The Death & Life of John F. Donovan

The Death & Life of John F. Donovan ★★★½

7.7 - While messy and sluggish at times, Xavier Dolan's The Dead & Life of John F. Donovan is far from incompetent. In fact, there are plenty of redeeming qualities to this flawed personal feature.

Enjoyment: 4.3/5 | Quality: 3.4/5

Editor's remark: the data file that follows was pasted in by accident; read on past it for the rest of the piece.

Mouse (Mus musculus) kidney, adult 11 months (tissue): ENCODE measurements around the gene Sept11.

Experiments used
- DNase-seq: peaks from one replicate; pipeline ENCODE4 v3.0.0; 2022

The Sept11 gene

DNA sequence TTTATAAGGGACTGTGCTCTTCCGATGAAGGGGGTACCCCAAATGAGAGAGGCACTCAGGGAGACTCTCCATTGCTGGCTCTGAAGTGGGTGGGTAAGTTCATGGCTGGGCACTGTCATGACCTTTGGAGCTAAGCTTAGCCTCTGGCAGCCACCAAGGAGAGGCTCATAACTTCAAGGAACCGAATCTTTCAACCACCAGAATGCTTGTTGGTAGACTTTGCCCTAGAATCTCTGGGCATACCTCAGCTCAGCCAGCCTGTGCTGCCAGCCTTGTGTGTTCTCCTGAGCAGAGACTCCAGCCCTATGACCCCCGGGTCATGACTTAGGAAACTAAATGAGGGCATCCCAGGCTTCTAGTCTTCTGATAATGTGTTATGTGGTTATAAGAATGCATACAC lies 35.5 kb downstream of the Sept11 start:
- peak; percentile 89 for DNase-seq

John F. Donovan is not flawless, but you can tell that it is one that Xavier Dolan holds dearest to his heart. Spending about two years editing, Dolan puts a lot of care into this film, which is inspired by events in his own life, and the film shows that, but it does not always work. While there are some brilliant sequences that hold a lot of emotional weights, the rest of the film is not up to par with those moments. Even though the screenplay is not downright awful, it is quite choppy and incongruent; the lack of flow between the two main storylines is apparent. As for the performances, Jacob Tremblay shines the brightest, proving to the audience why is he a star on the rise ever since his breakout role in Room; Natalie Portman gives a solid performance as always. However, the weakest link here is Kit Harrington, who played the titular John F. Donovan. Despite his best effort, his performance seems pale and entry-level, lacking any real emotional depth for a role that is quite self-reflective with on-going internal conflicts. The soundtrack feels random, yet on-the-nose, lacking any nuance and subtlety. With a good sentiment that highlights the theme of growing up, suppressed homosexuality and fame, The Death & Life of John F. Donovan is a misunderstood film with a lot of potentials to be amazing.

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